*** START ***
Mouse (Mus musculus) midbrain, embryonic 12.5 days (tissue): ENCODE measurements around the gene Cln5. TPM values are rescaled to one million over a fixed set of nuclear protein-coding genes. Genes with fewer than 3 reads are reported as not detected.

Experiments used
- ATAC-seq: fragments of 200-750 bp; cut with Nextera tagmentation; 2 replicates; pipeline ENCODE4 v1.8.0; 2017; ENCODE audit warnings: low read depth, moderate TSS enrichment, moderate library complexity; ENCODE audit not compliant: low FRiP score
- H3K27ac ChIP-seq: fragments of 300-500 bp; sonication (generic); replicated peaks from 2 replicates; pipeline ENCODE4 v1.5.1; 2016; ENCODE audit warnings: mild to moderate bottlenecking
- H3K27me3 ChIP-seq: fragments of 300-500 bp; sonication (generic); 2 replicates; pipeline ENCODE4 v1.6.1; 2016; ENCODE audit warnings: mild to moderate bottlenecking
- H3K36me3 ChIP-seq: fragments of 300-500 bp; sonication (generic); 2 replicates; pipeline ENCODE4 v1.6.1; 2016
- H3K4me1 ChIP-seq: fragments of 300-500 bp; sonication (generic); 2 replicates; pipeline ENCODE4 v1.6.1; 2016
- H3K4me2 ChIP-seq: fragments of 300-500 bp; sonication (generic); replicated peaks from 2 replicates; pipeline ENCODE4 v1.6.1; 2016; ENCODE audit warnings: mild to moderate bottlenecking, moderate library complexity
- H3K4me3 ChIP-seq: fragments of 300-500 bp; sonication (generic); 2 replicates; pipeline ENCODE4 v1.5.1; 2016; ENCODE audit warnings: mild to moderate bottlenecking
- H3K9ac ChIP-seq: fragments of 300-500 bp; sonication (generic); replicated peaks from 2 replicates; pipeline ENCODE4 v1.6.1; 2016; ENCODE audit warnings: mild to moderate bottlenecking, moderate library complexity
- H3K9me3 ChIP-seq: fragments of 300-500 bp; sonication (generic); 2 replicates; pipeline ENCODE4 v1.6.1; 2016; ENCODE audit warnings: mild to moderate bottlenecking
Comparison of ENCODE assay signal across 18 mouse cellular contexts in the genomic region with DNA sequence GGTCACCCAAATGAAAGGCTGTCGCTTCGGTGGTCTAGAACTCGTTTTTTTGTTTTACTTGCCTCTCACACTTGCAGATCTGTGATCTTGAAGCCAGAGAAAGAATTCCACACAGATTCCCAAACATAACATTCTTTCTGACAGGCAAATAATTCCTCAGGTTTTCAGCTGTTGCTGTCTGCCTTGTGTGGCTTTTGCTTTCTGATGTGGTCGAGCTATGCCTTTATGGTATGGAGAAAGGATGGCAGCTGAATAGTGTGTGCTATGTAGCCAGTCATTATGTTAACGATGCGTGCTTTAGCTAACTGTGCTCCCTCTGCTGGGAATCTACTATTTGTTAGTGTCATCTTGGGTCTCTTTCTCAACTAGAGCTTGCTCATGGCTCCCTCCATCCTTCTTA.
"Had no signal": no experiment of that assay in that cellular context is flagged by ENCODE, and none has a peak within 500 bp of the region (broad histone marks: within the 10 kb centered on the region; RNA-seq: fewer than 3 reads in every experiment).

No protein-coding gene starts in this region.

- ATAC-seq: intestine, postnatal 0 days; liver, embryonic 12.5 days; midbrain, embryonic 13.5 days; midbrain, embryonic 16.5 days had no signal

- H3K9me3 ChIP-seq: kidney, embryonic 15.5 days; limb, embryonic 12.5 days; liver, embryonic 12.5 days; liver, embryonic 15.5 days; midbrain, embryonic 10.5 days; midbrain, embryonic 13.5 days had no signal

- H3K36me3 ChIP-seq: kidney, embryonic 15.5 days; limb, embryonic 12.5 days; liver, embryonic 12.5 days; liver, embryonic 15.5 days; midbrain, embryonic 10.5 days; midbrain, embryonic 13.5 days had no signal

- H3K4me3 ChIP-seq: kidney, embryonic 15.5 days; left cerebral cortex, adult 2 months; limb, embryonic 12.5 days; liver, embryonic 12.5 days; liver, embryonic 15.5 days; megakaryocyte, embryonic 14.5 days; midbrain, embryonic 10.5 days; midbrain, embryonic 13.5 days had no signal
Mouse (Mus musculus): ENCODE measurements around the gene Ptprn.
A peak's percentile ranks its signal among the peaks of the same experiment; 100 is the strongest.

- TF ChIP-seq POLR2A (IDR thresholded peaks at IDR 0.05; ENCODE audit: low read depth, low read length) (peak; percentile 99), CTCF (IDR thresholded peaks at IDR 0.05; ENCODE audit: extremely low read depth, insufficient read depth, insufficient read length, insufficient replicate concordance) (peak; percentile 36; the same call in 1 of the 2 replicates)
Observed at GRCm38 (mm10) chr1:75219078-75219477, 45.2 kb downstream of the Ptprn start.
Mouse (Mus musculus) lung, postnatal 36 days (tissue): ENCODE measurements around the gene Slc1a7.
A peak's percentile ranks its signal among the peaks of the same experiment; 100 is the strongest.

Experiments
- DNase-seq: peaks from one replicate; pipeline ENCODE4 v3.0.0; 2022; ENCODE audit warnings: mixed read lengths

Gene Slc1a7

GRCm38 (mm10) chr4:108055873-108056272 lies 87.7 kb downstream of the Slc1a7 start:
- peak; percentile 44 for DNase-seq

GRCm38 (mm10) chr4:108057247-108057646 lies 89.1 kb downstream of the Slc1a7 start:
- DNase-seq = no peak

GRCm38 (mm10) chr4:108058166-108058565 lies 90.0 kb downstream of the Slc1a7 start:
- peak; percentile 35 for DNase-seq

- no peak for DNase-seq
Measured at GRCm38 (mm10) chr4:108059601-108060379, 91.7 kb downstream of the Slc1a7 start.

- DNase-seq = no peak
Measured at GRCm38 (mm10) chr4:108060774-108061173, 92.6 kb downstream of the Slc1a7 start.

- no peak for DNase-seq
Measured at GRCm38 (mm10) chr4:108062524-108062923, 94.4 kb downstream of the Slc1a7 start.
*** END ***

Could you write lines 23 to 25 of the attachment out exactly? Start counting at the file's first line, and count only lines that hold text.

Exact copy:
Mouse (Mus musculus) lung, postnatal 36 days (tissue): ENCODE measurements around the gene Slc1a7.
A peak's percentile ranks its signal among the peaks of the same experiment; 100 is the strongest.

Experiments